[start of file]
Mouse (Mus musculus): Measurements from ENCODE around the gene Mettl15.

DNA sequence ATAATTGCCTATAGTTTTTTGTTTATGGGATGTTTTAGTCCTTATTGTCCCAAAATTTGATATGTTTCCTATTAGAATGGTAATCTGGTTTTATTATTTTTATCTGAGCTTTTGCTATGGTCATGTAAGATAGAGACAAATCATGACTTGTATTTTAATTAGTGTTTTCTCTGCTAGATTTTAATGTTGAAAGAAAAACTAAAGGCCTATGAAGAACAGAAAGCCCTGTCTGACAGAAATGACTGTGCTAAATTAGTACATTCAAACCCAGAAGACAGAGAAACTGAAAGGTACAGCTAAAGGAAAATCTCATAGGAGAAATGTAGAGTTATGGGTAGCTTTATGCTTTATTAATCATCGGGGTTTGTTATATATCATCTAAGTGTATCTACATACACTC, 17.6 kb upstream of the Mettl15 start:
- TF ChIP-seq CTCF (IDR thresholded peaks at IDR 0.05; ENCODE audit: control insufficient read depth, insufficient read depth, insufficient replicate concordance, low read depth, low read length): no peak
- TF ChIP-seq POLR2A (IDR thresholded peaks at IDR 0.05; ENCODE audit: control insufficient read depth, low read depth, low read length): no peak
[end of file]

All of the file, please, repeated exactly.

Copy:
Mouse (Mus musculus): Measurements from ENCODE around the gene Mettl15.

DNA sequence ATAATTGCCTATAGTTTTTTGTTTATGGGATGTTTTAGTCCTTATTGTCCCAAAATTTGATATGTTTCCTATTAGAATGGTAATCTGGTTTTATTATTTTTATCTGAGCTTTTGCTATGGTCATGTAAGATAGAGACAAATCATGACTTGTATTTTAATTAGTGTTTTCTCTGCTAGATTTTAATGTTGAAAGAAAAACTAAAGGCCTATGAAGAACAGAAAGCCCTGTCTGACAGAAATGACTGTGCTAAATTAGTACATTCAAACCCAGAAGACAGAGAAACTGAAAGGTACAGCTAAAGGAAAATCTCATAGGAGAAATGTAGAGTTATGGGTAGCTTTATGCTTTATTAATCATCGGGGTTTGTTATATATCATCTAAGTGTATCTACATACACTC, 17.6 kb upstream of the Mettl15 start:
- TF ChIP-seq CTCF (IDR thresholded peaks at IDR 0.05; ENCODE audit: control insufficient read depth, insufficient read depth, insufficient replicate concordance, low read depth, low read length): no peak
- TF ChIP-seq POLR2A (IDR thresholded peaks at IDR 0.05; ENCODE audit: control insufficient read depth, low read depth, low read length): no peak